Fusiliers and sunburst, Koh Tachai © email@example.com
Notorious for unpredictable strong currents, Koh Tachai’s turbulence is also what makes it a magnet for big schools of fish to ride the currents and feed. Over on the second pinnacle there are some gorgeous fan corals and soft corals clustered together – if the current will let you get over there to see them.
Big Barrel Sponge, Three Trees © firstname.lastname@example.org
Down in a sandy channel that has to be judged right to avoid ripping currents, Three Trees has some amazing big bommies suffused in soft corals and glass fish, along with a barrel sponge as big as your dive buddy.
Curved rock, Christmas Point © email@example.com
The shaped big boulders of this site give it a character all of its own, especially on the first dive of the day in the early morning light. Peering out into the blue while hovering on top of the rocks often results in spotting black tip reef sharks hunting along the boulder’s edge.
Just hatched – Shark’s Fin Reef © firstname.lastname@example.org
Shark’s Fin Reef
Named because it supposedly looks like one, Shark’s Fin Reef is a huge lozenged-shaped pile of big granite rocks which create numerous plateaus and hideyholes. To my mind, when you can see the whole site below you thanks to good viz, it looks curiously man-made, like a sunken tomb. Shallowing up there is usually a plethora of fish gathering to ride the currents and hunt for food. This site has a real charisma all of its own.
Manta Ray flyover (nickname Jumbo), Koh Bon, Thailand © Chris Mitchell
Will I Definitely See A Manta Ray or A Whale Shark in the Similan Islands?
The short answer is no. Any dive trip operator that says you’ll definitely see a manta ray or a whale shark in the Similan Islands is not being truthful. They do make appearances throughout the season but there’s no guarantee they will be present on your dive trip. That said, diving at Koh Bon does give you the best chance of being in the right place to see a manta ray, and they’ve been known to show up at Koh Tachai, Three Trees and Richelieu Rock too. Whale sharks seem to favour Richelieu Rock, making an appearance several times each season.
What Does a Similan Liveaboard Itinerary Typically Look Like
A four days / four nights Similan liveaboard itinerary will go something like this:
- Day 1: arrive into Phuket Airport, go to boat in the evening. Sail overnight to the Similan Islands
- Day 2: Four dives a day, starting at 06.30 in the morning.
- Donald Duck Bay / West Of Eden / Three Trees / Turtle Rock (night dive)
- Day 3: Christmas Point / Koh Bon / Koh Tachai – 2 dives
- Day 4: Ao Suthep (Surin Islands) / Richelieu Rock – 3 dives
- Day 5: Koh Bon and / or Koh Bon Pinnacle – 2 dives. Out of the water by 11 am. Back in at Tapla Mu pier 3 to 4pm.
- Onward travel to your hotel in Khao Lak or Phuket organised by the boat.
See my Similan liveaboard trip reports from 2022 and 2023 for a sense of what to expect from each dive site:
- Similan Islands Liveaboard Trip Report February 2023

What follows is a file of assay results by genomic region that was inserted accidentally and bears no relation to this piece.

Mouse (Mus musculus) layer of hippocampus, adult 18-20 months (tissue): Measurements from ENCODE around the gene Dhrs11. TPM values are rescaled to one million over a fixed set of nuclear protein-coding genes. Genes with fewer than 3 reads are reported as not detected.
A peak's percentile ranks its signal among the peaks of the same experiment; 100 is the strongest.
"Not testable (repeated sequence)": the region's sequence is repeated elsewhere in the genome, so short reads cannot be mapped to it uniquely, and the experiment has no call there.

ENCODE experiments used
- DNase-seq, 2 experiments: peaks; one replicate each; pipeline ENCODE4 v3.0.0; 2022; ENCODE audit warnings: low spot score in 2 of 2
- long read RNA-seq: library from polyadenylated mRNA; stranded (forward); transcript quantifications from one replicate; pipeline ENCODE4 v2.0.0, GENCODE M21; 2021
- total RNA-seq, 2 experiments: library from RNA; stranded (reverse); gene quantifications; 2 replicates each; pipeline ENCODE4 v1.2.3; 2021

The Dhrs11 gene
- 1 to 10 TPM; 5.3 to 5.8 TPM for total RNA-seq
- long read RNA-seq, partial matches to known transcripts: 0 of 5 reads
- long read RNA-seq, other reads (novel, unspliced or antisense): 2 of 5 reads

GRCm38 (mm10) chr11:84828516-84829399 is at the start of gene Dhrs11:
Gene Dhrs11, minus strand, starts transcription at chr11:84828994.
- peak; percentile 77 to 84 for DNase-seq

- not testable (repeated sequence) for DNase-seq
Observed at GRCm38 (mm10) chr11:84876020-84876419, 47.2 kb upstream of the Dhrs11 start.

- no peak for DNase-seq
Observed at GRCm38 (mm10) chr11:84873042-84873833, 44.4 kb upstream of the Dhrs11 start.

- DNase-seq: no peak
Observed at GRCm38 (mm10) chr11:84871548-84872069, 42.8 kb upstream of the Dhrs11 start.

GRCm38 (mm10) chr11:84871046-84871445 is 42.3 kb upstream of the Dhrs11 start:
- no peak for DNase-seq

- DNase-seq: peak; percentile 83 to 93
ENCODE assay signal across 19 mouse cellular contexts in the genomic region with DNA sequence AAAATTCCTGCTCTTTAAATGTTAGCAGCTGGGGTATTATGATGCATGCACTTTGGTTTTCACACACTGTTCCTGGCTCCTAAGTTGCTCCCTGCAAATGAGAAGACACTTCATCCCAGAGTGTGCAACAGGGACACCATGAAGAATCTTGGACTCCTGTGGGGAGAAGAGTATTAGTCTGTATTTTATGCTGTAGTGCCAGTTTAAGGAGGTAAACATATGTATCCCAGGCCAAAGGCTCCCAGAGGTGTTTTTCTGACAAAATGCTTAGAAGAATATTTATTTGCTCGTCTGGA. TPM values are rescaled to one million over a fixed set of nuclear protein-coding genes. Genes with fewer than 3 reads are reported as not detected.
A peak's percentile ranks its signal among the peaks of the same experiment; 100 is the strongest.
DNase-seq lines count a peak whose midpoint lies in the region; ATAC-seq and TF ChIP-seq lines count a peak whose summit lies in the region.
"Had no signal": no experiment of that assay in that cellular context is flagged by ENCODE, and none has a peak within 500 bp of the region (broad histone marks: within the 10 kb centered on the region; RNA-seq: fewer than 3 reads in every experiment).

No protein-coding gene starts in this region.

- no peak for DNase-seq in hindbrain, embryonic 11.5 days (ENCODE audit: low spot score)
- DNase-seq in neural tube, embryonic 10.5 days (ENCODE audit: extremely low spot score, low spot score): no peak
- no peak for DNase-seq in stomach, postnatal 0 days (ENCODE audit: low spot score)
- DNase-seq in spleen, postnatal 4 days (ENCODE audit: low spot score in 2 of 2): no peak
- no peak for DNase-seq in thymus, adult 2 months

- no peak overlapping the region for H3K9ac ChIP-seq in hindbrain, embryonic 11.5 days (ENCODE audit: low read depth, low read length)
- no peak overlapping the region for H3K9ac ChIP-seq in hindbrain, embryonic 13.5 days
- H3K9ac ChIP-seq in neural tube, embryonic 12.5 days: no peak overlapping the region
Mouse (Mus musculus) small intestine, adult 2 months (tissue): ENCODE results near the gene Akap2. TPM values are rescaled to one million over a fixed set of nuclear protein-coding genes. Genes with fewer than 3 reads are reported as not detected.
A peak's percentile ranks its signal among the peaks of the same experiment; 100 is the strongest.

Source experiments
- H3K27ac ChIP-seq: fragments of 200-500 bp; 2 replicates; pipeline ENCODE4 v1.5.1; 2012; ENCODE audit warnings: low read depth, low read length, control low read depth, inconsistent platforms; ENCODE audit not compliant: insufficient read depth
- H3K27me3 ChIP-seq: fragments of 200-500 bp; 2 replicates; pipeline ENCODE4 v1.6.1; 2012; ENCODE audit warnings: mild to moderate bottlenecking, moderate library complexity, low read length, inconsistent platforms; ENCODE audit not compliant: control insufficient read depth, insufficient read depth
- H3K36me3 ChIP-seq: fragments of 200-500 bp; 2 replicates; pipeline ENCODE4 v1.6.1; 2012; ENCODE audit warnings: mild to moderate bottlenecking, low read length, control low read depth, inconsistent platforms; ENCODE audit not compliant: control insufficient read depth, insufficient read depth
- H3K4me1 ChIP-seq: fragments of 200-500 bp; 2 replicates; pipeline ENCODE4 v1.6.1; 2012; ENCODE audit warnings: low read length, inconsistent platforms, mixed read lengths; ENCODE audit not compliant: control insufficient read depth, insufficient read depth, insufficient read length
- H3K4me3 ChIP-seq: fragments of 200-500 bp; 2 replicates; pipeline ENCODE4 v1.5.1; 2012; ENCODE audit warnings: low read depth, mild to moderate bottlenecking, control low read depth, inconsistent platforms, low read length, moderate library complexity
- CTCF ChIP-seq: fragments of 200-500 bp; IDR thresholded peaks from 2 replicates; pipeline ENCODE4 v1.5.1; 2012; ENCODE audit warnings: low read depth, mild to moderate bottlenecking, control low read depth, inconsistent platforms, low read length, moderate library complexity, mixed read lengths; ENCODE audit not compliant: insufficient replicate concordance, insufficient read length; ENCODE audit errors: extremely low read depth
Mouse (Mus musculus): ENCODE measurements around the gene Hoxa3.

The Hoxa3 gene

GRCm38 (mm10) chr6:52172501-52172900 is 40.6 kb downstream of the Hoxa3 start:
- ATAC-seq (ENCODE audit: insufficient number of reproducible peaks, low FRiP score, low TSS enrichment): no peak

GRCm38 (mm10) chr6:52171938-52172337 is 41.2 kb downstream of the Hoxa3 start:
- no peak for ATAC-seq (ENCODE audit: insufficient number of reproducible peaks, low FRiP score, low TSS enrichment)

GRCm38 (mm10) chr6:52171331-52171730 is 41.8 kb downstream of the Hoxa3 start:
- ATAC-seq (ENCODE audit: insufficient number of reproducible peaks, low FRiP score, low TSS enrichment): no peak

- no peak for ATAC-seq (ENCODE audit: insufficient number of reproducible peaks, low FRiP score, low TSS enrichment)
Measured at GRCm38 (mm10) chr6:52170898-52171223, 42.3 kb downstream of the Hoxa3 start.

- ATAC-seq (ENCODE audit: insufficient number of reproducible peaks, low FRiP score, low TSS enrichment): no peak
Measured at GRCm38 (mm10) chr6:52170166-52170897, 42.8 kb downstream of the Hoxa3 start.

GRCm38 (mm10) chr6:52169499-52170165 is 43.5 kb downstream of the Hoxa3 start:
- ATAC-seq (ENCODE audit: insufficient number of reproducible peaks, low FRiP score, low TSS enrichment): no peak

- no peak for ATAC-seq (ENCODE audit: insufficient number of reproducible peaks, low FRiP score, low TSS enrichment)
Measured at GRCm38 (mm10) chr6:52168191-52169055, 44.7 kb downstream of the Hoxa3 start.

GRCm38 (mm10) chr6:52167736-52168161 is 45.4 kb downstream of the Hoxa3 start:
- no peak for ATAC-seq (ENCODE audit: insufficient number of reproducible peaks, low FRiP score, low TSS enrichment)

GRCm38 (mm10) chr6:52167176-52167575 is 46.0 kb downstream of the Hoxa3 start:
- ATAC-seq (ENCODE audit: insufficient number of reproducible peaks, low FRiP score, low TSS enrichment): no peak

- Similan Islands Liveaboard Trip Report December 2022
- Manta Rays at Koh Bon, March 2022
- Diving Richelieu Rock, Thailand – January 2022
What Similan liveaboards Do You Recommend?
There are a quite a few liveaboards operating in the Similan Islands now that Thailand has re-opened after the Covid-19 pandemic. My personal current favourite Similan liveaboards as of 2023 are Blue Dolphin (read my in-depth review of the Blue Dolphin liveaboard) and Smiling Seahorse. The Phinisi and The Junk are beautiful boats if you’d prefer the romance of a wooden ship, both owned by the same well-established operator. For more boats similar to these, see Mid Range Similan Island Liveaboards.
There are quite a few budget Similan liveaboards too, but currently there are no luxury boats operating in the Similans. You can see a complete list of Similan Liveaboards to browse and compare prices and departure schedules.
Recommended Similan Liveaboards October 2023 to May 2024
How Many People Are Typically On A Similan liveaboard?
Some boats, like Blue Dolphin and Smiling Seahorse, operate with a maximum of 16 guests. Other boats operate with 24 guests which makes the boat cheaper but a lot more crowded. It makes a difference to the quality of your trip so do check your chosen liveaboard’s maximum capacity.
What’s Included In A Similan liveaboard
- Your accommodation, obviously, as you’re living on board. Accommodation choices are typically a quad cabin with 4 bunks or a double cabin with double bed or twin bed. If you’re travelling single, you can share or pay a single supplement to have the cabin to yourself.
- All your dives with a guide; dive tank; weight and belts. Hiring dive gear is usually extra, as is diving with Nitrox. You’ll need wetsuits, boots, fins, mask, a BCD and a regulator.
- All your food is included – breakfast, lunch, dinner and snacks. Water is free along with electrolytes which are important to drink to avoid cramp.
- Some boats include unlimited free soft drinks – Coke etc. Some charge for soft drinks. All boats charge for beer and wine.
– Some boats include free coffee from a real coffee machine on board, some charge for it, some just have instant coffee powder.
- Marine Park fees are NOT included – see below.
Are The Similan Islands A National Park?
Yes, they are. The Similan Islands National Park comprises of the nine Similan Islands themselves and Koh Bon and Koh Tachai further north.
Richelieu Rock is part of the Surin Islands National Park, which is even further north.
As such, liveaboard guests have to pay two sets of National Park fees – one for the Similan Islands park and one for the Surin Islands Park. These fees are 2300 Thai Baht in total per person for a four day liveaboard. The fees are not included in any quoted liveaboard price – they’re always an extra. It’s important to remember to bring the fees in Thai Baht cash as the boat captain has to hand it over to the Similan park rangers – there’s no ATM or credit cards!
Hard coral circles, Ao Suthep © email@example.com
How Much Time Should I Spend In The Similan Islands?
A standard Similans liveaboard is 4 days and 4 nights, so this is the default time many people spend in the Similan Islands. Some enthusiastic divers do back to back trips, repeating the same itinerary, just to see what will show up again.
Alternatively you can spend just one day in the Similan Islands by doing a speedboat day trip.
If you want to stay in the islands, then heading to the Surin Islands which are further north of Richelieu Rock is the place to go
The Surin Islands have some spectacular shallow hard coral gardens which are ideal for snorkelers – Ao Suthep bay is particularly great.
Where Are The Similan Islands Located In Thailand?